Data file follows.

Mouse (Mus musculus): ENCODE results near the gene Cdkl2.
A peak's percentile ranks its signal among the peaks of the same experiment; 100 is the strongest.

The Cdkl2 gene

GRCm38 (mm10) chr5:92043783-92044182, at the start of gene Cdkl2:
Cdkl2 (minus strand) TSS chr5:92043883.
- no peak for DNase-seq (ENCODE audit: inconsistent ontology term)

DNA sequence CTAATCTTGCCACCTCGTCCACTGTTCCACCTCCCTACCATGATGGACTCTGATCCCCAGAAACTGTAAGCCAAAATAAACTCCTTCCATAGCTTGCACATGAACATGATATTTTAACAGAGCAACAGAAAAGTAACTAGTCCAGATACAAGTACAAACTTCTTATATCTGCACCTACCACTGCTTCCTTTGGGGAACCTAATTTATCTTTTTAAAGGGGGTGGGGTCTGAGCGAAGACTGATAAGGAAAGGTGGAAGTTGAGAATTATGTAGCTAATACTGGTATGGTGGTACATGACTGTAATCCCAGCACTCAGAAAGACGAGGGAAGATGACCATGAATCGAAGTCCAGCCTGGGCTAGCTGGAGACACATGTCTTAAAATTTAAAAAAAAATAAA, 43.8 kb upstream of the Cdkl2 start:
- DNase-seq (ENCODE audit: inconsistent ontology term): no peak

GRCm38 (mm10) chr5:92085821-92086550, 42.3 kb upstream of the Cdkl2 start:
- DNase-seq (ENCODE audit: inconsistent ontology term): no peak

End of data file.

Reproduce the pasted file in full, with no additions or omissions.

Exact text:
Mouse (Mus musculus): ENCODE results near the gene Cdkl2.
A peak's percentile ranks its signal among the peaks of the same experiment; 100 is the strongest.

The Cdkl2 gene

GRCm38 (mm10) chr5:92043783-92044182, at the start of gene Cdkl2:
Cdkl2 (minus strand) TSS chr5:92043883.
- no peak for DNase-seq (ENCODE audit: inconsistent ontology term)

DNA sequence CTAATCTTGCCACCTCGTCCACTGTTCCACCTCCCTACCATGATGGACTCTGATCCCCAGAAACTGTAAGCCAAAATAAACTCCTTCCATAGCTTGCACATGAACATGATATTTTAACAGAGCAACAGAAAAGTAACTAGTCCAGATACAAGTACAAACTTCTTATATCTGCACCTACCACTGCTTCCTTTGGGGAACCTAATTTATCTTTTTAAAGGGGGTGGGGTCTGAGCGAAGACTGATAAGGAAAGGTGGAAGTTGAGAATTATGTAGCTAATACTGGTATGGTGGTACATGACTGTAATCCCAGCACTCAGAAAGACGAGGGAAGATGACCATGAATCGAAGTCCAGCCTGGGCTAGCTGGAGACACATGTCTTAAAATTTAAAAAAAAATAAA, 43.8 kb upstream of the Cdkl2 start:
- DNase-seq (ENCODE audit: inconsistent ontology term): no peak

GRCm38 (mm10) chr5:92085821-92086550, 42.3 kb upstream of the Cdkl2 start:
- DNase-seq (ENCODE audit: inconsistent ontology term): no peak